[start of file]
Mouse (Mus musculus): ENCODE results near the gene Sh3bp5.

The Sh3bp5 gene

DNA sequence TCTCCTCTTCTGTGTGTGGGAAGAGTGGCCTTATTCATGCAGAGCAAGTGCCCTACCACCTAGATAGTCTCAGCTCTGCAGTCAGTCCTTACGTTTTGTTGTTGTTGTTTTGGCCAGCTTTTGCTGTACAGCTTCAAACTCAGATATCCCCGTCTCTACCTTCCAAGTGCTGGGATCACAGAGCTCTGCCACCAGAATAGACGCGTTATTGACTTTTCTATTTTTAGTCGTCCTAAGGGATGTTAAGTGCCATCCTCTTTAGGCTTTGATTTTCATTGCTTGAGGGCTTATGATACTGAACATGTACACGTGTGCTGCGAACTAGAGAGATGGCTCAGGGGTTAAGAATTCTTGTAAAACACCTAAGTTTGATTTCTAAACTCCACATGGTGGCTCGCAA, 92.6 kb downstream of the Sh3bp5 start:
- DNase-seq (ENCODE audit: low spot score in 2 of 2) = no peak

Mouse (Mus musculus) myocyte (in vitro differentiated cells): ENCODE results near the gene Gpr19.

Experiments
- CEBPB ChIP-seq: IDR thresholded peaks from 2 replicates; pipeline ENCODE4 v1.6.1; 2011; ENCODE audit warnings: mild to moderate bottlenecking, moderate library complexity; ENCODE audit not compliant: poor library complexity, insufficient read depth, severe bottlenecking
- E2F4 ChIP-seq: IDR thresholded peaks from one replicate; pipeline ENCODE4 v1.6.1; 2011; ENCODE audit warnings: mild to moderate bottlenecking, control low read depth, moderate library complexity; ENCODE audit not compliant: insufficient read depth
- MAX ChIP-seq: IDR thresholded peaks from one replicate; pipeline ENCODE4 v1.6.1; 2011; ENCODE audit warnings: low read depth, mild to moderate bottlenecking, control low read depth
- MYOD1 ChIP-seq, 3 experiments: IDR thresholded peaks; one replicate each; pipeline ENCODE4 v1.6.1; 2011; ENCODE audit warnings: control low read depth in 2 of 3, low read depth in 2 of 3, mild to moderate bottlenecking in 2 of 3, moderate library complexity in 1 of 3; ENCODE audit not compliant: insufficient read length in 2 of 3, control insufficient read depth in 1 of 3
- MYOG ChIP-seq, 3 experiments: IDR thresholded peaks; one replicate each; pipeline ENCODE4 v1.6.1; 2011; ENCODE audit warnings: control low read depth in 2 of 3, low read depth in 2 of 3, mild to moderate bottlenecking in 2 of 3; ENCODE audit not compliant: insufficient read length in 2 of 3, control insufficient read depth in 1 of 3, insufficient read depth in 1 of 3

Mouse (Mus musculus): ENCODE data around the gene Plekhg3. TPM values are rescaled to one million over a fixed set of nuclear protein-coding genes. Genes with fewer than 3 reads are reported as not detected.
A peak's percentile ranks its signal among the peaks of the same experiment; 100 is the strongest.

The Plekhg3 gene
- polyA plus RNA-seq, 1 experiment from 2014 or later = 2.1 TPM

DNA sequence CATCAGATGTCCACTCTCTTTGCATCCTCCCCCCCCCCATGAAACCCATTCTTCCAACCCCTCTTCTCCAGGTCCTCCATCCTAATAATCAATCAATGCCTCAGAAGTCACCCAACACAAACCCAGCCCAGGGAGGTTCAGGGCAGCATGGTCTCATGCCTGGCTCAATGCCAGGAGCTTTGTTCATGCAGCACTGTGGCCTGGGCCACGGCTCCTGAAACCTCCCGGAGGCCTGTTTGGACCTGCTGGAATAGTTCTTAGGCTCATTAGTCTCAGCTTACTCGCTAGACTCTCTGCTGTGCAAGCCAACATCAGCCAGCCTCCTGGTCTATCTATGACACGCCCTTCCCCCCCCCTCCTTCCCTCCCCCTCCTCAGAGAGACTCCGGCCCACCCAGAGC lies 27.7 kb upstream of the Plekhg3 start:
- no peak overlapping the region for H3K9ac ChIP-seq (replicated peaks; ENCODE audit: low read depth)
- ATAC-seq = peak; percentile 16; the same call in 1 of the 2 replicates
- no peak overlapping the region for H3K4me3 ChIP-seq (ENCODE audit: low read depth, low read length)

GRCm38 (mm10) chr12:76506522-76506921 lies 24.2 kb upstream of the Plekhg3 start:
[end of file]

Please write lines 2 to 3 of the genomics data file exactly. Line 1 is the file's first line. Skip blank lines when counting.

The Sh3bp5 gene

DNA sequence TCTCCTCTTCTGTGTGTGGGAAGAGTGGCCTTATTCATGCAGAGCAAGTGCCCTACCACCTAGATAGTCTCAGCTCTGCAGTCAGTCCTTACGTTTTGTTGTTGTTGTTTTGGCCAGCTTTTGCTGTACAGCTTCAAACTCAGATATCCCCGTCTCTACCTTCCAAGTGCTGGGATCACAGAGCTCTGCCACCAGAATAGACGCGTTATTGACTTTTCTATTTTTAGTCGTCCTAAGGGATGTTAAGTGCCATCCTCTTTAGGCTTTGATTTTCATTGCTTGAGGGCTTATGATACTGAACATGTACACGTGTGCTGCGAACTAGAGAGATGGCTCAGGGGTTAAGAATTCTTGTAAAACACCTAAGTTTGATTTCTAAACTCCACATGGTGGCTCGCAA, 92.6 kb downstream of the Sh3bp5 start: